“We’re allowed to keep bringing these things to God and keep crying out to God and pleading with him to make things right in the world.”

“That concept is what we look forward to and it’s okay to cry and mourn in this life because we’re not in the new creation yet.

“Because we know that that’s what’s coming, we kind of want that already; and because we know that Jesus does have the victory on the cross, we expect that we should have that already – there’s the whole now-and-not-yet thing.

“We have to deal with the brokenness in the meantime, deal with the fact that we know what God has done, we know his power, we know what he can do and we know what he will do – and yet we are surrounded and personally affected by the brokenness.”

It’s in this context, she says that Paul urges Christ’s following to pray in the spirit on all occasions with all kinds of prayers and requests. “We’re allowed to keep bringing these things to God and keep crying out to God and pleading with him to make things right in the world,” she says.

Anne-Sophie’s hard-won wisdom comes from relying on God and his word in Scripture whenever she feels incompetent to face the scale of the challenges before her.

“It’s actually kind of better for me spiritually to be surrounded by things where I’m out of my depth because it causes me to come to him.”

“Perseverance comes in having a community of prayer, comfort and forgiveness, and realising that our competency in ministry comes from God. I’m not saying that we can’t be incompetent as Christians or missionaries in our everyday life, but that God does equip us for the work that he would have us do.”

“We learn to rely on him.

“For me, my personal journey, that is a big part of the joy that I have in the difficulties, knowing that the difficulties that I face push me to depend on God in a way that I find very difficult to do in Australia. It’s the difficulties that pull us to him and draw us to him and cause us to be dependent on him – and I like that in my relationship with God; I want that in my relationship with God.

“It’s actually kind of better for me spiritually to be surrounded by things where I’m out of my depth because it causes me to come to him.”

As a Christian hospital run by SIM – an international, interdenominational Evangelical Christian mission organisation – Galmi Hospital uses the compassionate medical care it offers as a bridge to share the love of Christ.

Its website states: “Every day patients have the opportunity to hear the gospel message through Bible teaching and other forms of media.”

Anne-Sophie comments: “I think it’s really strategic for Christians to go to this sort of environment and we’re able to offer compassionate care as a conduit for the love of God. As we welcome people who come to the hospital as people made in the image of God, and [we] value them and care for them and respect them, offer them dignity, offer them a safe place to grieve, then I believe we are offering Jesus’ love in that.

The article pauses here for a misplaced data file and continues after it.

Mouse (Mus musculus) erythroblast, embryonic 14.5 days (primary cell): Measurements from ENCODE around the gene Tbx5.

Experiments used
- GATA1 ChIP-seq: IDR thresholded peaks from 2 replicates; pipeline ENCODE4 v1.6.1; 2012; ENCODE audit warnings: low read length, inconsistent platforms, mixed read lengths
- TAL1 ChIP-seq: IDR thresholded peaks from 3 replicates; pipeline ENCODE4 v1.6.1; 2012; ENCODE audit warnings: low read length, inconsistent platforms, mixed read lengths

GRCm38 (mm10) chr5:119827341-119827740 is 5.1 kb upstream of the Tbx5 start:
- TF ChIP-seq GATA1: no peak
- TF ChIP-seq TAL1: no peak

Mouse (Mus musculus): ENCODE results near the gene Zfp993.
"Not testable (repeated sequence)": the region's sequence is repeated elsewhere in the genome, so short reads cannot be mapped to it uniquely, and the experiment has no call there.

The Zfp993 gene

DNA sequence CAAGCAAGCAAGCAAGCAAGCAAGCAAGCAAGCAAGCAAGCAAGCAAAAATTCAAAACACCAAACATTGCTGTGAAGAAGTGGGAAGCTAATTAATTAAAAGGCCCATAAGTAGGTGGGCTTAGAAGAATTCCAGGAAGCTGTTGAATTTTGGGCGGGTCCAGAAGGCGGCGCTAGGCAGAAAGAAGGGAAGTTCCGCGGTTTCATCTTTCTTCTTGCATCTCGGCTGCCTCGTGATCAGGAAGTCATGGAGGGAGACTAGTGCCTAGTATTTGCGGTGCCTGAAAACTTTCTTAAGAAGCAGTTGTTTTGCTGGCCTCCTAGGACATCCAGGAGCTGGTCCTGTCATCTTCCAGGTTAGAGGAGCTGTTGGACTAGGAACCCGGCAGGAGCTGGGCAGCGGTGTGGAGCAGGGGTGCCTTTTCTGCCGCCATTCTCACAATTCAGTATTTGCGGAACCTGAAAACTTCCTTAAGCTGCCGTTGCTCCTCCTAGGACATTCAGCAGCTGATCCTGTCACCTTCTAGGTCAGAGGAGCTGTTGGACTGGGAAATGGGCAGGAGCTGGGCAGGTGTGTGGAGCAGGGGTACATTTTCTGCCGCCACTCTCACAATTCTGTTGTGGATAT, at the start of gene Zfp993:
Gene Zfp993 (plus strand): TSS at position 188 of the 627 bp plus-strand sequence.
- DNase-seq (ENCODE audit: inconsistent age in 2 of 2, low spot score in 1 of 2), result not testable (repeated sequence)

“We have many, many opportunities to share his love because of this context that we’re able to live and work in.”

Established in the 1950s, the hospital continually needs medical and administrative staff and accepts volunteers for varying lengths of time.

“We want them to take pride in the area that they’re in because it is nice and clean and lovely to work in.”

Currently, Anne-Sophie is fundraising for a new medical and paediatric ward which the team hopes to start building at the end of 2020.

“The current medical ward is really dilapidated. It’s really hard to work in because it is so old, so we’re working towards putting in a new combined medical/paediatric ward. We completed a new maternity ward about six years ago. We’ve been working on the renovation of our outpatients’ department and the triage system.”

“Working on things like that gives dignity to the patient as they come in to a nice, clean, well looked-after area. It gives dignity to our staff – we want them to take pride in the area that they’re in because it is nice and clean and lovely to work in.

Anne-Sophie says when she arrived, there was no air conditioning in the room where she was working. There were regular power cuts and it was very hard trying to work in 44C heat.

“And we can make this less hard, so with the outpatients’ redevelopment, we now have tiles on the ground, not just broken cement. And each room has an aircon, has got an examining table and a sink … all of those things just help to care for people in that place.”

The new paediatric and medical ward is a significant building project that will enable a higher level of care for those seeking medical help from Galmi Hospital.

Currently during malaria season, two to three children share a bed due to the limited capacity of the ward.

The new construction will have space for more beds, as well as having an area dedicated to staff teaching, and isolation rooms for patients with diseases like tuberculosis.